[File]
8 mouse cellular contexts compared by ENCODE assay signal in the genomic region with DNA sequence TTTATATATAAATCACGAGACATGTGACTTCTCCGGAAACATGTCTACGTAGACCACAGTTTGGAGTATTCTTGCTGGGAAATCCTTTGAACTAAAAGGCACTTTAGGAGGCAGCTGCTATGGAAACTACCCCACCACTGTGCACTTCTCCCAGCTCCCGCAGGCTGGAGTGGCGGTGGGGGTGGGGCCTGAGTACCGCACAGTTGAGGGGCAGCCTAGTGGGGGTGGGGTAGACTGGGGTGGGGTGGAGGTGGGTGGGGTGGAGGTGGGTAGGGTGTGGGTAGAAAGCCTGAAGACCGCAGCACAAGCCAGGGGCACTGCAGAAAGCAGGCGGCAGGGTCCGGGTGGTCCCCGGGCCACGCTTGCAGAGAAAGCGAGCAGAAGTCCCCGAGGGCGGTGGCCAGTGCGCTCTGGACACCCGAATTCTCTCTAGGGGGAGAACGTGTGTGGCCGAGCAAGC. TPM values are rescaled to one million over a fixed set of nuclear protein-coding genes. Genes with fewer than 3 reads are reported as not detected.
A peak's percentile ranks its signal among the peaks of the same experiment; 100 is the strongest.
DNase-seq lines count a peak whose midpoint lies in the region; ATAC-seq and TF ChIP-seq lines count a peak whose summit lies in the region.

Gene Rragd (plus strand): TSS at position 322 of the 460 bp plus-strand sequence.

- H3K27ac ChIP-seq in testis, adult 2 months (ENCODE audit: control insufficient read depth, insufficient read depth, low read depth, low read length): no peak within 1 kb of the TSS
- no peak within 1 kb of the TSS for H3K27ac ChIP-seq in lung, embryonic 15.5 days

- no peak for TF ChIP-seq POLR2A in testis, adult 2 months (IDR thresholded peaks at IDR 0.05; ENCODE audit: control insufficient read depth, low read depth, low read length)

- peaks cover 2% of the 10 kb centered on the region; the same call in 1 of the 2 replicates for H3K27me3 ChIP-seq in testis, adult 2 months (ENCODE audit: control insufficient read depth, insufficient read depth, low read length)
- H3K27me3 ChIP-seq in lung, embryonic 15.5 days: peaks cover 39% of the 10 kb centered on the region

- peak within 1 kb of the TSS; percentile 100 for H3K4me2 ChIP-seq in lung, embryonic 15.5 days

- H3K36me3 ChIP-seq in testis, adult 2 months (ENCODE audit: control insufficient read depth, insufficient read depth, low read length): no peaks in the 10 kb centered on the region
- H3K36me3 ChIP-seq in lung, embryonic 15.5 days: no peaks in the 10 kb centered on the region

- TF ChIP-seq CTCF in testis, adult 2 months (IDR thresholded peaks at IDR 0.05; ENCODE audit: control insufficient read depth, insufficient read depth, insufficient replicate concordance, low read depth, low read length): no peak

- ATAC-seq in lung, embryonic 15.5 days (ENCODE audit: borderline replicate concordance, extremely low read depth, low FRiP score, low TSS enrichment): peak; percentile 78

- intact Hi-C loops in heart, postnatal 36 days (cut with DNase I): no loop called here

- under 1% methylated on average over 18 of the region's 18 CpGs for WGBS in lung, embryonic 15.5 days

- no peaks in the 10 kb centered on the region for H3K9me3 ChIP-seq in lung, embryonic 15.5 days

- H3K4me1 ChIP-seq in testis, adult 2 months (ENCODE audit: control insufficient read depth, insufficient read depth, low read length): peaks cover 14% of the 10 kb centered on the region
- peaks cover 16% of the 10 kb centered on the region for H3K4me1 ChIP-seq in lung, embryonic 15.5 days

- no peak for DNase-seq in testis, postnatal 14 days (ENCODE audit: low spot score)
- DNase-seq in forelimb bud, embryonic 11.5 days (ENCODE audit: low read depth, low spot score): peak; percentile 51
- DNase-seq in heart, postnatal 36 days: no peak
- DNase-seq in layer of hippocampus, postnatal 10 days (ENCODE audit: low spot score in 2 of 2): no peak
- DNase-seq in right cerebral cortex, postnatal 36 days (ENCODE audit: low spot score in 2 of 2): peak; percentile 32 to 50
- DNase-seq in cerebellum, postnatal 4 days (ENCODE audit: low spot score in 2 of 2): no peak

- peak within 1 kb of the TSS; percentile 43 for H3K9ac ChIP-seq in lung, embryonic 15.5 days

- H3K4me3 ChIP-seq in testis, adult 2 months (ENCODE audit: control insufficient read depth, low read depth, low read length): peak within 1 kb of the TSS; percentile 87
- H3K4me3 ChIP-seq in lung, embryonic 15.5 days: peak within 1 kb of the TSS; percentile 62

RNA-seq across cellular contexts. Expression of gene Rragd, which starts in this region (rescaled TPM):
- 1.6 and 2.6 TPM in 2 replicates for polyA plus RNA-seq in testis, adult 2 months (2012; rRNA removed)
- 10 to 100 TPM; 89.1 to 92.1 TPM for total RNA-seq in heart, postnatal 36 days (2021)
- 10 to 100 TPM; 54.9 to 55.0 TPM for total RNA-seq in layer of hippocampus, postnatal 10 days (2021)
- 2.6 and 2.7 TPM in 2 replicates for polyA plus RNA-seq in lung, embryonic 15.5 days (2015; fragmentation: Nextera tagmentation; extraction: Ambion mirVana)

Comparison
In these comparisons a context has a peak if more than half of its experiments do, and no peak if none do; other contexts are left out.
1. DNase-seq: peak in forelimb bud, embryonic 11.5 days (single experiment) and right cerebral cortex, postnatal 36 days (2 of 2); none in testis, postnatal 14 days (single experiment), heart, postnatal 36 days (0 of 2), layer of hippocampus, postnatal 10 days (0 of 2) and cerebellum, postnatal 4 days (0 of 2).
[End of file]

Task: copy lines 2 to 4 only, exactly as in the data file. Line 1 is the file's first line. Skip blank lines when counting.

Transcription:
A peak's percentile ranks its signal among the peaks of the same experiment; 100 is the strongest.
DNase-seq lines count a peak whose midpoint lies in the region; ATAC-seq and TF ChIP-seq lines count a peak whose summit lies in the region.

Gene Rragd (plus strand): TSS at position 322 of the 460 bp plus-strand sequence.